Mobile Wallets: Moving Banks beyond PaymentsSteven Paese |
With: Jeffrey Gibson
The consensus in the payment industry is that in the next few years payments will shift to a mobile form factor. What the winning form factor and functionality at the point of sale (POS) will be is subject of a pretty widespread debate. For instance, some view QR codes for payments as a temporary “bridge” solution; meanwhile companies like Starbucks and LevelUp have had success to date with that very technology.
MasterCard believes chip/EMV/NFC mobile proximity-driven payments appear to be the clear winning form factor for payments at the point of sale (POS) given their global interoperability, enhanced security, standardization and growing momentum.
But even chip presents different alternatives: is the chip embedded in the mobile device, or is it a SIM card? Whatever flavor chip takes, its processing power permits many value-added services that can be integrated into a holistic payment experience.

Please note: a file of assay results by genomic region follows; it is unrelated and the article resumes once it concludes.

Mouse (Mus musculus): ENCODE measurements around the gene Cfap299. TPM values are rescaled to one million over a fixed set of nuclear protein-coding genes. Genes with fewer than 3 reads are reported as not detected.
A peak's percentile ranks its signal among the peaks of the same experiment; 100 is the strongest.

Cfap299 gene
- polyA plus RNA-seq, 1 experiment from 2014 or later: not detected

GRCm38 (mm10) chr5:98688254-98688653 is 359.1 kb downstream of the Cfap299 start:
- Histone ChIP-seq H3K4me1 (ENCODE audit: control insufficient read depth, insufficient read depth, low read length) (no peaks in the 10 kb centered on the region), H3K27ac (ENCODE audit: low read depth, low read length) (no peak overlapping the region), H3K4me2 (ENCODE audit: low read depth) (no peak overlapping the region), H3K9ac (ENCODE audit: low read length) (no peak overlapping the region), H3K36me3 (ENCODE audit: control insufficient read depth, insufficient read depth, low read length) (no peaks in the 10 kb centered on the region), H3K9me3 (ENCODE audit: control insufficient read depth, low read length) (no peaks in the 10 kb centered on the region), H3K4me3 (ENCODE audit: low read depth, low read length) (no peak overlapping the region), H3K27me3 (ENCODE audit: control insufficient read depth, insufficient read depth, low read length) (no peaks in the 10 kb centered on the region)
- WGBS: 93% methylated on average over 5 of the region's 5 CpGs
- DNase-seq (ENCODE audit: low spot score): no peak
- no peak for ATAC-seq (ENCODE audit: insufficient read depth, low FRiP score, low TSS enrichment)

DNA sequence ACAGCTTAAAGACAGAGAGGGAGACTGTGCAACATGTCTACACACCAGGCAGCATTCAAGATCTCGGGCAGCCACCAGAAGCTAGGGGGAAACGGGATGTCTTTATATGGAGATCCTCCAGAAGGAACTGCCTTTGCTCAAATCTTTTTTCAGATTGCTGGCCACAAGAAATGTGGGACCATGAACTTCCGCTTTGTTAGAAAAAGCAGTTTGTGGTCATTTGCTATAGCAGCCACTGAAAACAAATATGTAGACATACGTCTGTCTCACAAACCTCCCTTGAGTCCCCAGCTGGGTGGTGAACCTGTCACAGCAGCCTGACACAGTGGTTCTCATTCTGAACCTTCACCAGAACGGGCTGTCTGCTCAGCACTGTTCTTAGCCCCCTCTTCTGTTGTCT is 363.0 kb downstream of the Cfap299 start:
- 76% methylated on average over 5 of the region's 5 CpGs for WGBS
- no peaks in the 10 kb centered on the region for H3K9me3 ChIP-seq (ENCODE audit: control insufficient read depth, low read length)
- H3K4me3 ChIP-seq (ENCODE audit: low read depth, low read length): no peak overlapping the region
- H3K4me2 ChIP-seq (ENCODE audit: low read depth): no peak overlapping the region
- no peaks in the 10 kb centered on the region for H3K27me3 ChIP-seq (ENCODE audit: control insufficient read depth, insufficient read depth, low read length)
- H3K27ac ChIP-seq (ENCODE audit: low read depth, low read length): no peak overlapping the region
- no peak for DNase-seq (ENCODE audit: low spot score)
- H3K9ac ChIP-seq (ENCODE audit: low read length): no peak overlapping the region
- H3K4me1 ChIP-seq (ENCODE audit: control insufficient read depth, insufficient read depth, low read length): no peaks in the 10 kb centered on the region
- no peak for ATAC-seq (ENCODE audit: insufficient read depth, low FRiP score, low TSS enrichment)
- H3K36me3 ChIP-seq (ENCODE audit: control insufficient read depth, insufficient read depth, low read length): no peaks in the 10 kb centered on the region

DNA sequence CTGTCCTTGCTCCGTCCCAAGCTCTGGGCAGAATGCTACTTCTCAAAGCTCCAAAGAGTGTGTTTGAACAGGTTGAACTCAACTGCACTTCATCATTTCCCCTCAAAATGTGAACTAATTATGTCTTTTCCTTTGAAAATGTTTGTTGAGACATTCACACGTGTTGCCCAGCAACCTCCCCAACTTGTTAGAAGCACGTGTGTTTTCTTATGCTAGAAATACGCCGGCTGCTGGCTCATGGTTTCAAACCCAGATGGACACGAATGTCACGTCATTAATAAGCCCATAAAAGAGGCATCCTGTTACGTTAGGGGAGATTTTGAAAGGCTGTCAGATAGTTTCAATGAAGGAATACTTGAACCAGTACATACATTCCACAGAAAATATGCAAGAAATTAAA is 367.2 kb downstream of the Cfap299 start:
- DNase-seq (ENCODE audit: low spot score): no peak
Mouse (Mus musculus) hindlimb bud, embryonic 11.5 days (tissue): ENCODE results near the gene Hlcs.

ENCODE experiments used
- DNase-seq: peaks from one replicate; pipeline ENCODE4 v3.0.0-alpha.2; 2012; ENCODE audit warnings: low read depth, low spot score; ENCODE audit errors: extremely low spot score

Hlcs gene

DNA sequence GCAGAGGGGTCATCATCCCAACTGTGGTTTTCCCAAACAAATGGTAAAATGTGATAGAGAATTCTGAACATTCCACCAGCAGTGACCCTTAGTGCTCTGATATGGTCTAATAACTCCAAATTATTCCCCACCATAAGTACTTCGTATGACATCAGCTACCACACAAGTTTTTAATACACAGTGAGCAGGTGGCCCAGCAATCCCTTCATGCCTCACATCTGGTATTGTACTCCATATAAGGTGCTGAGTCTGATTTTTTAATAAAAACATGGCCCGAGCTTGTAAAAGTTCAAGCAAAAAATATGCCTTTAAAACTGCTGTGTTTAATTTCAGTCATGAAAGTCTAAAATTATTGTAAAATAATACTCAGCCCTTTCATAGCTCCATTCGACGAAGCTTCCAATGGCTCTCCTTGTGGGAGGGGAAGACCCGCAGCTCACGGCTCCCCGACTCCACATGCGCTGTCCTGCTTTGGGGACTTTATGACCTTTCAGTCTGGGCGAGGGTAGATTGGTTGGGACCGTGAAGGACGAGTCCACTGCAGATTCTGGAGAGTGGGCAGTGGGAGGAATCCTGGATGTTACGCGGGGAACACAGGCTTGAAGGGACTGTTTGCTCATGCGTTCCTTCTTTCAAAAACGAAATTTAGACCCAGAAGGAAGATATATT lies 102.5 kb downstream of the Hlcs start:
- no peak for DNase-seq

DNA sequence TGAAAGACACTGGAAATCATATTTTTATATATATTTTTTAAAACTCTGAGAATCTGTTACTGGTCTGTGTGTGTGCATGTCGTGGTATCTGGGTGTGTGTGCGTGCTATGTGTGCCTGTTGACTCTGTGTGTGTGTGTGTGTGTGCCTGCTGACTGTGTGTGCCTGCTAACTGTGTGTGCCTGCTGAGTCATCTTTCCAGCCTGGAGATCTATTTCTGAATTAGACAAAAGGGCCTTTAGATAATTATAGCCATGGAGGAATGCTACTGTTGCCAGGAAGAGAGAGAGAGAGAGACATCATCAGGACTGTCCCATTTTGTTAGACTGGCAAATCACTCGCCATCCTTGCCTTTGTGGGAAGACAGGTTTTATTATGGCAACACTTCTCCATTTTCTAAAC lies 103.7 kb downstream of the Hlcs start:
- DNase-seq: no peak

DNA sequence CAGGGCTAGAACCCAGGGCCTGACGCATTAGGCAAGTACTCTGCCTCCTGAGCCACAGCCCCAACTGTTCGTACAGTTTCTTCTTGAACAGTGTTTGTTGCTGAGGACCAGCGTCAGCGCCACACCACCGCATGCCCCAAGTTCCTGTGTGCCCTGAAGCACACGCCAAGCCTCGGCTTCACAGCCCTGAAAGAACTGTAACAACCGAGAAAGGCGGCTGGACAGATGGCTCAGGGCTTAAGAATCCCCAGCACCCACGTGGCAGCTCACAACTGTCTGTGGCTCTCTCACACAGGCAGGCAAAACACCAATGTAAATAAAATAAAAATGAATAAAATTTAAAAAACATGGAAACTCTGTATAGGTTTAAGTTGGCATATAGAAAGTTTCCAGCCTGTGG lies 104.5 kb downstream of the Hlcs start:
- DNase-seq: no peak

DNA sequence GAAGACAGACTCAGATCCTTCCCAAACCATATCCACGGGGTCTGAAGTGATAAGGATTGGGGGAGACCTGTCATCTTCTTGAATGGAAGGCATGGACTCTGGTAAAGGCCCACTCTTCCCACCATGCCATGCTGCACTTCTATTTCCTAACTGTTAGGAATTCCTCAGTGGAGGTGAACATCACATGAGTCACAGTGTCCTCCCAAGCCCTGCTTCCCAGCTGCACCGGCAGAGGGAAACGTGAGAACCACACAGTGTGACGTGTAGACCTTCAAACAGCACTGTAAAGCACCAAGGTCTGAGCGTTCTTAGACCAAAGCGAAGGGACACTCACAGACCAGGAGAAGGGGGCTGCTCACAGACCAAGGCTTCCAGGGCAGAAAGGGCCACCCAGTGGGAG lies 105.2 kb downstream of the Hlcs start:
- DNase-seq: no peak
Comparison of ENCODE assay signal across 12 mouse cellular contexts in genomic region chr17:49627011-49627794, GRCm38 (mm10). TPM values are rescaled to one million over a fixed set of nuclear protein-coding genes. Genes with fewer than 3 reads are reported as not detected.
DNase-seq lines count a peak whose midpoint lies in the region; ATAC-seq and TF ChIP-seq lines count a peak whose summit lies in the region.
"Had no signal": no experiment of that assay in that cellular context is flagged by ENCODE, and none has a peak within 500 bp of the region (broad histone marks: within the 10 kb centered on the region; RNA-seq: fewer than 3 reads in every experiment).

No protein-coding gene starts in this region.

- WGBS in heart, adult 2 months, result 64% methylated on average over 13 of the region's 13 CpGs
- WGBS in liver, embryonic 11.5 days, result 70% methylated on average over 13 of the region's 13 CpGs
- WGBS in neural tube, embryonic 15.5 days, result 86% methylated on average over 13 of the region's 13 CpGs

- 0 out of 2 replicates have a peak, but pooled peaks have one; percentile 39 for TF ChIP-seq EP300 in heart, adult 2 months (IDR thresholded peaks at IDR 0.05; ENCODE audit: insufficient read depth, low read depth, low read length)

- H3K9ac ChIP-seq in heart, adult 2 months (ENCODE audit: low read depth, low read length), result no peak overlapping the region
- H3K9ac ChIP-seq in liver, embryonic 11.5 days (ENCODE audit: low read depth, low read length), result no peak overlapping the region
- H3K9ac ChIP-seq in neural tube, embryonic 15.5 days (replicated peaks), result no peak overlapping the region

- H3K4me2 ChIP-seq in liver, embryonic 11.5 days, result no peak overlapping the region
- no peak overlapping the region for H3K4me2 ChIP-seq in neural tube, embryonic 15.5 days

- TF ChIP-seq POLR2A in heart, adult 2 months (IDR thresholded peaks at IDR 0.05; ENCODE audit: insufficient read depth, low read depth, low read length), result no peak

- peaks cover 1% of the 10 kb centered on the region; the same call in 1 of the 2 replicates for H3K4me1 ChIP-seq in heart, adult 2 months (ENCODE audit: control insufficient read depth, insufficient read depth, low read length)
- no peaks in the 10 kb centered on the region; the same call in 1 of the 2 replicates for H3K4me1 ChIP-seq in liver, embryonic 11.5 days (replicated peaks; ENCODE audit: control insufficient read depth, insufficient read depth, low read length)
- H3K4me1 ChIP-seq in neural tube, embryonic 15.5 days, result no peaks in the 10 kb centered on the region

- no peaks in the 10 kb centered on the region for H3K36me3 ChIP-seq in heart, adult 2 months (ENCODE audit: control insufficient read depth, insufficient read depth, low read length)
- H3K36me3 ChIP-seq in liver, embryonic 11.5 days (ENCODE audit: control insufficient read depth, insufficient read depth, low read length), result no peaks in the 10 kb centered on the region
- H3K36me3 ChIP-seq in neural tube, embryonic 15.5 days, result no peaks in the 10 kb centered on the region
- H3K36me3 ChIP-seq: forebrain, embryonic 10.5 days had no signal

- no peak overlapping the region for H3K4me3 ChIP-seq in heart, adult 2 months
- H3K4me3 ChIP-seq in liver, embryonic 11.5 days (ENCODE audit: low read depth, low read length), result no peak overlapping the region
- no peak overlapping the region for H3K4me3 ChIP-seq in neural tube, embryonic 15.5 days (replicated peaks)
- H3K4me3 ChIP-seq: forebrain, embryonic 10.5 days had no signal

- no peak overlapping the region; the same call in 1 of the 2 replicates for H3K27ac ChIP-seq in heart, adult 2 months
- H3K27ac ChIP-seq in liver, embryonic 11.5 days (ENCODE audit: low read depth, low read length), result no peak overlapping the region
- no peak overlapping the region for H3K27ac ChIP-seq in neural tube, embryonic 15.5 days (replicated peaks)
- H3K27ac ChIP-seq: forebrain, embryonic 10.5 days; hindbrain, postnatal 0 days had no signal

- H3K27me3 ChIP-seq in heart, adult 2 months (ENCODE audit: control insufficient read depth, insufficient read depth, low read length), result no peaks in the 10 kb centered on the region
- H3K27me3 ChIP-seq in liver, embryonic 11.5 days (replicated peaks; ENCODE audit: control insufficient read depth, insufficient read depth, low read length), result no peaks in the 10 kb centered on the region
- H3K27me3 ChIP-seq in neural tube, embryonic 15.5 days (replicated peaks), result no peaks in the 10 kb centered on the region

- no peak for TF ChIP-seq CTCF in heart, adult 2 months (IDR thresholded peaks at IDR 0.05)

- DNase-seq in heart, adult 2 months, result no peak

Regardless of infrastructure timing, banks should consider mobile offerings that can immediately impact business while laying the foundation for future mobile offerings. Strategy and phase-one implementations could begin today with features and functionality for later, richer offerings.
For example, mobile applications like CardStar have had success in offering a mobile application storing loyalty cards and displaying a two-dimensional barcode for scanning. As the application has evolved, inclusion of coupon discounts and offers has become part of its core value proposition.
Banks can easily offer stored loyalty cards in existing mobile banking applications; these “cards” can later be integrated and automated into a fuller mobile payment experience. Considering that the average household has an average of 12 loyalty cards, the sooner this is offered, the sooner a mobile wallet relationship can be formed. Loyalty programs can offer an added inducement to open a digital wallet.
Topics: Payments Strategy